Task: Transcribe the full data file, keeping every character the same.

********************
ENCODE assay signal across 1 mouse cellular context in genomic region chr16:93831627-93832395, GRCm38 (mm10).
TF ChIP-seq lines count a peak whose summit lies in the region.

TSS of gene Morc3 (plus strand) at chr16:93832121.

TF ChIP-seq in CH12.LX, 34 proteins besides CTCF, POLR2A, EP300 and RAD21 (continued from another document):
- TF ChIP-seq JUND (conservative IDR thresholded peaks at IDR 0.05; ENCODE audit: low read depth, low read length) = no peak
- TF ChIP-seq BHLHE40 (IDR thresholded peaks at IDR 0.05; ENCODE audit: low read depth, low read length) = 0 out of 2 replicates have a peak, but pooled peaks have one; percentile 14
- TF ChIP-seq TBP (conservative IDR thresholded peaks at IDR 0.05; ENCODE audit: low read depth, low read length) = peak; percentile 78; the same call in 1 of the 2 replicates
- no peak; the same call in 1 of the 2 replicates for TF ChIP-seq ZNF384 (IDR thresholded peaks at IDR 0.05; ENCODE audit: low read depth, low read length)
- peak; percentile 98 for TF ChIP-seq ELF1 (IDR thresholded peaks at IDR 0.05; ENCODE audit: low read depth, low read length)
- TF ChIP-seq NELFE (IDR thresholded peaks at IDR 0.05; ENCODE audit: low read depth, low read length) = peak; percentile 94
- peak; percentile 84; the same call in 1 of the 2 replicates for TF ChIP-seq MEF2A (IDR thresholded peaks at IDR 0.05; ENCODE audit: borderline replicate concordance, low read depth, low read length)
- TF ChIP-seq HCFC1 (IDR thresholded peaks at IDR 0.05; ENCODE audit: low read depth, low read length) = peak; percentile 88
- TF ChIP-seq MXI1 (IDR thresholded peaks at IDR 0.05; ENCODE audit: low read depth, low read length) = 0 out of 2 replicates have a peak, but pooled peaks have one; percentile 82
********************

ENCODE assay signal across 1 mouse cellular context in genomic region chr16:93831627-93832395, GRCm38 (mm10).
TF ChIP-seq lines count a peak whose summit lies in the region.

TSS of gene Morc3 (plus strand) at chr16:93832121.

TF ChIP-seq in CH12.LX, 34 proteins besides CTCF, POLR2A, EP300 and RAD21 (continued from another document):
- TF ChIP-seq JUND (conservative IDR thresholded peaks at IDR 0.05; ENCODE audit: low read depth, low read length) = no peak
- TF ChIP-seq BHLHE40 (IDR thresholded peaks at IDR 0.05; ENCODE audit: low read depth, low read length) = 0 out of 2 replicates have a peak, but pooled peaks have one; percentile 14
- TF ChIP-seq TBP (conservative IDR thresholded peaks at IDR 0.05; ENCODE audit: low read depth, low read length) = peak; percentile 78; the same call in 1 of the 2 replicates
- no peak; the same call in 1 of the 2 replicates for TF ChIP-seq ZNF384 (IDR thresholded peaks at IDR 0.05; ENCODE audit: low read depth, low read length)
- peak; percentile 98 for TF ChIP-seq ELF1 (IDR thresholded peaks at IDR 0.05; ENCODE audit: low read depth, low read length)
- TF ChIP-seq NELFE (IDR thresholded peaks at IDR 0.05; ENCODE audit: low read depth, low read length) = peak; percentile 94
- peak; percentile 84; the same call in 1 of the 2 replicates for TF ChIP-seq MEF2A (IDR thresholded peaks at IDR 0.05; ENCODE audit: borderline replicate concordance, low read depth, low read length)
- TF ChIP-seq HCFC1 (IDR thresholded peaks at IDR 0.05; ENCODE audit: low read depth, low read length) = peak; percentile 88
- TF ChIP-seq MXI1 (IDR thresholded peaks at IDR 0.05; ENCODE audit: low read depth, low read length) = 0 out of 2 replicates have a peak, but pooled peaks have one; percentile 82